His garment was a symbol of his past, of the lifestyle that he had lived in this garment, the life of a blind beggar. It represented his restrictions, his limitations and the impossibilities of the infirmed life that he had been stuck in and it was symbolic of the mentality that had held him captive and led to his desperately determined actions.  This robe said, “I am blind therefore I am helpless, I am unable to do anything for myself, to provide anything for myself, I am a beggar, my life and my existence are determined by the generosity of those who can see.”

I wonder, how many are spiritually blind to the things of God and are spiritual beggars in God’s Kingdom.  How many in the Church know nothing of the spirit of revelation, and truth made alive within their spirits through the Holy Ghost.  Too many of God’s people choose to live like beggars and settle for receiving everything second hand.  They are blind by choice.  Why?  Because to have their eyes opened comes with the obligation to change!

Bartimaeus knew that to receive his sight would end his right to beg, he would now have to work and provide for himself, and he publicly made that decision.  Jesus called him beyond his condition and convinced him of a fuller life. His faith gave him spiritual sight and he began to see himself whole.  He threw off the bondage of his past and he rose and came to Jesus.  He chose to be changed, he made a determined to be different, and he made a declaration to be healed.  He was leaving the position that defined him as Hopeless, he was leaving the condition that defined him as a beggar, and he was stepping into the unknown.

Every phase of growth in our spiritual lives requires us to step into the unknown, like Capt. Kirk, we have to go where we’ve never not gone before, to leave the comfort zone for the opportunity to receive a greater blessing.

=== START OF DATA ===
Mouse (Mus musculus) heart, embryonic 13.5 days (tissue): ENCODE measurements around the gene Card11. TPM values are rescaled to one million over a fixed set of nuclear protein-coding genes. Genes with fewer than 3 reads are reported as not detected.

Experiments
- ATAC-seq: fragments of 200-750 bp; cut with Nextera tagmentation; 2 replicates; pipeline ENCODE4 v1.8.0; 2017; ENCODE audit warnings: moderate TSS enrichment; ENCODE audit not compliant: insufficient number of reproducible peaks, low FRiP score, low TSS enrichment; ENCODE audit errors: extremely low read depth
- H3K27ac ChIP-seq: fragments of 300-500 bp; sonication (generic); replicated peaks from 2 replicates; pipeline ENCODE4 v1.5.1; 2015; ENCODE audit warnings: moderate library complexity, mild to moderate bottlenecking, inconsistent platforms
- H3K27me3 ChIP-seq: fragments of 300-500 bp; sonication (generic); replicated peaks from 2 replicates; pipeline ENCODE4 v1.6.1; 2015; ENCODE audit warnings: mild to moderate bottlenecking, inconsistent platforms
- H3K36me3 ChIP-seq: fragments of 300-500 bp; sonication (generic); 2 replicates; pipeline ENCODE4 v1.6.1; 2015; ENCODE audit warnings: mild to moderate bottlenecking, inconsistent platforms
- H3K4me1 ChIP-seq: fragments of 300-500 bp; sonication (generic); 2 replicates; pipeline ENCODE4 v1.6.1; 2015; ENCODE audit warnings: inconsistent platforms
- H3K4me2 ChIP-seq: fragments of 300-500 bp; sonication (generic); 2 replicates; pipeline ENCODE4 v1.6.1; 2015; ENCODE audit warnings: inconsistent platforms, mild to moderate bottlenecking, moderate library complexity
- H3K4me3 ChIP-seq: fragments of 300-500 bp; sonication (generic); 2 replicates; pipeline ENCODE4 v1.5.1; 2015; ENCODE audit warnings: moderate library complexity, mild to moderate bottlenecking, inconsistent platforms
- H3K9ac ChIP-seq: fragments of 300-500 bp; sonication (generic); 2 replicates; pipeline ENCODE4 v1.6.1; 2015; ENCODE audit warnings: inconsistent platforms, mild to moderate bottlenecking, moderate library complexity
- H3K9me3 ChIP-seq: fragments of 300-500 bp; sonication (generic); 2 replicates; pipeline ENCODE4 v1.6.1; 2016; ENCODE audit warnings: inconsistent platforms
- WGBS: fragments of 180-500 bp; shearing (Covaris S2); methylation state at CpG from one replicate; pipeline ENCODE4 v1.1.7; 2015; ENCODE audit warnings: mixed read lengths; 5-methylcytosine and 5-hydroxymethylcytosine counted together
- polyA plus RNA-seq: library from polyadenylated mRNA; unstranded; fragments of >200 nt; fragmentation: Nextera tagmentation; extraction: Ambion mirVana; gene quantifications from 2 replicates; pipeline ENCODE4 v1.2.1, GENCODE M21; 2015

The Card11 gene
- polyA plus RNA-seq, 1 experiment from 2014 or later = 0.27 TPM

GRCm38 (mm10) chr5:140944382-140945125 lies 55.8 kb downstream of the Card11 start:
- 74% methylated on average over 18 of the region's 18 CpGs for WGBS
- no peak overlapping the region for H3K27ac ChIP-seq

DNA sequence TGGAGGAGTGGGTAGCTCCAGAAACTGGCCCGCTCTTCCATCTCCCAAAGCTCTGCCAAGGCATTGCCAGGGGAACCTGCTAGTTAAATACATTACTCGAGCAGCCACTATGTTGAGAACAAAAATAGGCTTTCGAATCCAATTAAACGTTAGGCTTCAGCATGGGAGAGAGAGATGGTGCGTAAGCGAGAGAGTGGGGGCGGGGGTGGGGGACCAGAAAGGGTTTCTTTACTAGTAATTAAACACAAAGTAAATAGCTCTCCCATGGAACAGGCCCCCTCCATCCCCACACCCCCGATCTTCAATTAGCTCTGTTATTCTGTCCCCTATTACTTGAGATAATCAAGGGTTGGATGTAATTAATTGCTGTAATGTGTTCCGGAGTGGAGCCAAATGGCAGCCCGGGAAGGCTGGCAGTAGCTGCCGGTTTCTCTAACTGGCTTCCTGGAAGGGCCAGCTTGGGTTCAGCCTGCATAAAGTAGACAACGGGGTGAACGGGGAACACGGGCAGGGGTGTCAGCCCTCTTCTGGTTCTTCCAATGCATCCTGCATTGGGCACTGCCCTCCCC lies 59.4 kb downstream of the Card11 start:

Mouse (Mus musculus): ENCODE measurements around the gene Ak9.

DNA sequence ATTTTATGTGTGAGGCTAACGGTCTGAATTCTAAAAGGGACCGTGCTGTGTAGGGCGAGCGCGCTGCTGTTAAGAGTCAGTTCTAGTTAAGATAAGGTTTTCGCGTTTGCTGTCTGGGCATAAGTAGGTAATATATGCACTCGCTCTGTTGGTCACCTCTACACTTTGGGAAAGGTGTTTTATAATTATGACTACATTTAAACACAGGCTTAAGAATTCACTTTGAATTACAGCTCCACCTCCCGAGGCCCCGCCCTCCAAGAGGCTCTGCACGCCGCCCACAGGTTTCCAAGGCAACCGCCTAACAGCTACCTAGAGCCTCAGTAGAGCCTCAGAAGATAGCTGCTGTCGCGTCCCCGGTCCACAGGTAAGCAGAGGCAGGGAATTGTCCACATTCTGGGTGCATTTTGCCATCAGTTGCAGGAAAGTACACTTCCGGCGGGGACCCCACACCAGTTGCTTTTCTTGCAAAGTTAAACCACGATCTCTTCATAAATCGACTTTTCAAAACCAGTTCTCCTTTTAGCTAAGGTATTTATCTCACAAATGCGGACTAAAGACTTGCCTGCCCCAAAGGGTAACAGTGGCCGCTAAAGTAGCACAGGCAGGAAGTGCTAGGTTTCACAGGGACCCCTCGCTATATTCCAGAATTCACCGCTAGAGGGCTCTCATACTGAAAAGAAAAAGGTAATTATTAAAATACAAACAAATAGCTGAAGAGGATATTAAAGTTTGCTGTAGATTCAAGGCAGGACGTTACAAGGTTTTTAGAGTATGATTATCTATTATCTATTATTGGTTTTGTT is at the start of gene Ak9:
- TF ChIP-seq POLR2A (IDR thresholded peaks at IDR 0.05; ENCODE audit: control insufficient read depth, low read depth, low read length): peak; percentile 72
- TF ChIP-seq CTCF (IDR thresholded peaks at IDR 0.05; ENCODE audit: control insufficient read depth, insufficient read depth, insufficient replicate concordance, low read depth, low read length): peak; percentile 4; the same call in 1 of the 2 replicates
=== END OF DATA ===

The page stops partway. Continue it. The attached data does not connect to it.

As the children of Israel prepared to cross the Jordan into their inheritance, they were told to leave a space between them and the ark so they could see which way to go because they had never passed that way before. So many are missing what God wants for them:

Because they are not willing to trust Him, if they cannot see or make sense of what He is asking, they refuse to follow.

Because they are not willing to throw off the robes of their past, Jesus said you can’t put new wine into old wineskins, we have to be willing to let go of the old to receive the new.  As Elijah’s mantle fell to the ground Elisha took hold of his own clothes and tore them in two pieces.  What was he doing? He was removing the old to make room for the new.

Because they are not willing to admit that they live in spiritual poverty.

Because they are not willing to change. 

True healing can only take place when we are desperate enough to shout to the Lord, loud enough to stop Him in His tracks, admit our desperate need for His touch, and then once we are at His feet we throw off the past and allow the presence of the Holy Ghost to bring real change and to remove the scales from our eyes.  Do you want Jesus to stand still where you are?  Are you willing to do what it takes to get him to stop Him in His tracks?

Then your healing is just a shout away from you!

No comments:

Post a Comment